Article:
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dc.contributor.authorStarkey, Crystal ( )
dc.date.accessioned2012-08-07T21:34:36Z
dc.date.available2012-08-07T21:34:36Z
dc.date.issued2012-05en_US
dc.identifier.citationStarkey, C. (2012). Sexual health in the Rio Grande Valley: A description of perceived barriers from the perspective of youth development professionals. Masters of Public Administration, Texas State University, San Marcos, TX.
dc.identifier.urihttps://digital.library.txstate.edu/handle/10877/4305
dc.description.abstract

Purpose: The purpose of this research is to describe the perceived barriers to sex education program implementation in the Rio Grande Valley, from the perspective of youth development professionals. In 2009, there were approximately 4,476 births to female's ages 15-19 years of age in the Rio Grande Valley (Texas Department of State Health Services, center for Health Statistics, 2011). The teen birth rates in the Rio Grande Valley are higher than the national average, as well as, the state average. However, less than two-thirds of Texas school districts have a sexual health education policy in place. Many Rio Grande Valley schools offer any type of sex education program at all. This research develops a conceptual framework based on four categories; parents, adolescent health providers, school administrators and school board members.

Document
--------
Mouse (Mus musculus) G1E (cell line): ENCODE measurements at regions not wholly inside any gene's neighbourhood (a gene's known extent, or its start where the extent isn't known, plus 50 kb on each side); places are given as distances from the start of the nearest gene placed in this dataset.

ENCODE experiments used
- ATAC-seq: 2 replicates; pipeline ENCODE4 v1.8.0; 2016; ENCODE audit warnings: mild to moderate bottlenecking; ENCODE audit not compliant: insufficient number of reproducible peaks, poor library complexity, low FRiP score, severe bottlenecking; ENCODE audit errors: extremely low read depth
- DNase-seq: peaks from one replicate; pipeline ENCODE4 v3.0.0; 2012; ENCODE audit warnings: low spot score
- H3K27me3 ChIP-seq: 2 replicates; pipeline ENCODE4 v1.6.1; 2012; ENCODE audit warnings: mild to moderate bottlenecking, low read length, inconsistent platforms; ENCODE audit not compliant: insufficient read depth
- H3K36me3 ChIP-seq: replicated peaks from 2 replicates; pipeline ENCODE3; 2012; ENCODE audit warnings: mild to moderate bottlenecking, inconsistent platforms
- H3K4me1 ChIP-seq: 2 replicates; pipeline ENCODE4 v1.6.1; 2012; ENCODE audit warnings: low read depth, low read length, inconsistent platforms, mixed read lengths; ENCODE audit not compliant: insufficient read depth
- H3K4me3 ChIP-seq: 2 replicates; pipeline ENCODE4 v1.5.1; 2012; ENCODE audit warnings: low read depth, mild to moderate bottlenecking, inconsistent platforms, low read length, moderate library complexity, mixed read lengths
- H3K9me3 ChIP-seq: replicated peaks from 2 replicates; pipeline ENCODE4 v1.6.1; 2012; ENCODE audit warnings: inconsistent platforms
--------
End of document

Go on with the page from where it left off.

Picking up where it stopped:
Methods: An electronic survey instrument was distributed to school districts and organizations in nine Rio Grande Valley cities. Responses were received from 65 participants. These responses were analyzed using simple descriptive statistics.

Findings: The findings suggest that, according to sex education professionals, parents have the greatest influence on whether or not a school offers sex education programs to students. Parents' lack of knowledge of sex education programs and this hinders the adoption of sex education programs in the Rio Grande Valley. Another important factor is fear of community opposition and the perception of the opposition to sex education programs in the community. In addition, this study finds that parents, adolescent health providers, school administrators and school board members do not communicate well on the issue.

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dc.formatText
dc.format.extent165 pages
dc.format.medium1 file (.pdf)
dc.language.isoenen_US
dc.sourceAn Applied Research Project Submitted to the Department of Political Science, Texas State University-San Marcos, in Partial Fulfillment for the Requirements for the Degree of Masters of Public Administration, Summer 2012.
dc.subjectSex education, adolescent health, Rio Grand Valley, evidence based program, teen pregnancy, sexual healthen_US
dc.titleSexual Health in the Rio Grande Valley: A Description of Perceived Barriers from the Perspective of Youth Development Professionalsen_US
txstate.documenttypeResearch Reporten_US
dc.contributor.committeeMemberLongoria, Thomas
dc.contributor.committeeMemberRangarajan, Nandhini
dc.contributor.committeeMemberKosub, Jeffry
txstate.departmentPolitical Science


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